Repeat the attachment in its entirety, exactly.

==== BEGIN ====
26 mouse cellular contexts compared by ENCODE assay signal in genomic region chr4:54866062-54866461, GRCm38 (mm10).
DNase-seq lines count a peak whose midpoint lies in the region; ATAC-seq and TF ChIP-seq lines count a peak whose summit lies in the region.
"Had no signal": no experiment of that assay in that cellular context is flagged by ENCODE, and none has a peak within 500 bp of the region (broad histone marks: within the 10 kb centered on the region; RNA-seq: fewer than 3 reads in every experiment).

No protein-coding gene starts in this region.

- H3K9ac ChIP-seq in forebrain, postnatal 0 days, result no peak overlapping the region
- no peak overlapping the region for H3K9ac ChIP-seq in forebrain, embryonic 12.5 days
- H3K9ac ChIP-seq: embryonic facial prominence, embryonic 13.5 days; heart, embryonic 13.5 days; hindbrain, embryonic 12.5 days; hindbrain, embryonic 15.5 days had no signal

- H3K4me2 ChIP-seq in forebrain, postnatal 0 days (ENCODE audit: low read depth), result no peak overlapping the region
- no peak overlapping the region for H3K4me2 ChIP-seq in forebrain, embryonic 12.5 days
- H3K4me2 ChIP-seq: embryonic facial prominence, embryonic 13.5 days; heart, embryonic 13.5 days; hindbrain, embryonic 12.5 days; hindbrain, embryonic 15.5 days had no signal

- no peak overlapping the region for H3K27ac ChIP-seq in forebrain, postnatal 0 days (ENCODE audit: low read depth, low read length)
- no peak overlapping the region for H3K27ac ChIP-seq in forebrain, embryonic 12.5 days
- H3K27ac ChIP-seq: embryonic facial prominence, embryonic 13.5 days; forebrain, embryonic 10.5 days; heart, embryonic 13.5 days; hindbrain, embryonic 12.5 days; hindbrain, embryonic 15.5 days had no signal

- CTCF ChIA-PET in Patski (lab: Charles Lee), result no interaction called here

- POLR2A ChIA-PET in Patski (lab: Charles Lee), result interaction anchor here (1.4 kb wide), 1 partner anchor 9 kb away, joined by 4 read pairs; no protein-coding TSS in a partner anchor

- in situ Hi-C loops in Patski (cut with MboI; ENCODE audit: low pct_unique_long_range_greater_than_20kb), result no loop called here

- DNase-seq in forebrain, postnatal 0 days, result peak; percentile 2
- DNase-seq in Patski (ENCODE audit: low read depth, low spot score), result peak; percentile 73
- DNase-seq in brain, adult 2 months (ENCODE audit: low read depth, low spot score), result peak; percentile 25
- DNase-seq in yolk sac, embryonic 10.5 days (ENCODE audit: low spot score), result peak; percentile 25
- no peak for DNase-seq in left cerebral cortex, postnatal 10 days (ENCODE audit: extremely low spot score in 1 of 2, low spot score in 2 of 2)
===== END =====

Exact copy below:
26 mouse cellular contexts compared by ENCODE assay signal in genomic region chr4:54866062-54866461, GRCm38 (mm10).
DNase-seq lines count a peak whose midpoint lies in the region; ATAC-seq and TF ChIP-seq lines count a peak whose summit lies in the region.
"Had no signal": no experiment of that assay in that cellular context is flagged by ENCODE, and none has a peak within 500 bp of the region (broad histone marks: within the 10 kb centered on the region; RNA-seq: fewer than 3 reads in every experiment).

No protein-coding gene starts in this region.

- H3K9ac ChIP-seq in forebrain, postnatal 0 days, result no peak overlapping the region
- no peak overlapping the region for H3K9ac ChIP-seq in forebrain, embryonic 12.5 days
- H3K9ac ChIP-seq: embryonic facial prominence, embryonic 13.5 days; heart, embryonic 13.5 days; hindbrain, embryonic 12.5 days; hindbrain, embryonic 15.5 days had no signal

- H3K4me2 ChIP-seq in forebrain, postnatal 0 days (ENCODE audit: low read depth), result no peak overlapping the region
- no peak overlapping the region for H3K4me2 ChIP-seq in forebrain, embryonic 12.5 days
- H3K4me2 ChIP-seq: embryonic facial prominence, embryonic 13.5 days; heart, embryonic 13.5 days; hindbrain, embryonic 12.5 days; hindbrain, embryonic 15.5 days had no signal

- no peak overlapping the region for H3K27ac ChIP-seq in forebrain, postnatal 0 days (ENCODE audit: low read depth, low read length)
- no peak overlapping the region for H3K27ac ChIP-seq in forebrain, embryonic 12.5 days
- H3K27ac ChIP-seq: embryonic facial prominence, embryonic 13.5 days; forebrain, embryonic 10.5 days; heart, embryonic 13.5 days; hindbrain, embryonic 12.5 days; hindbrain, embryonic 15.5 days had no signal

- CTCF ChIA-PET in Patski (lab: Charles Lee), result no interaction called here

- POLR2A ChIA-PET in Patski (lab: Charles Lee), result interaction anchor here (1.4 kb wide), 1 partner anchor 9 kb away, joined by 4 read pairs; no protein-coding TSS in a partner anchor

- in situ Hi-C loops in Patski (cut with MboI; ENCODE audit: low pct_unique_long_range_greater_than_20kb), result no loop called here

- DNase-seq in forebrain, postnatal 0 days, result peak; percentile 2
- DNase-seq in Patski (ENCODE audit: low read depth, low spot score), result peak; percentile 73
- DNase-seq in brain, adult 2 months (ENCODE audit: low read depth, low spot score), result peak; percentile 25
- DNase-seq in yolk sac, embryonic 10.5 days (ENCODE audit: low spot score), result peak; percentile 25
- no peak for DNase-seq in left cerebral cortex, postnatal 10 days (ENCODE audit: extremely low spot score in 1 of 2, low spot score in 2 of 2)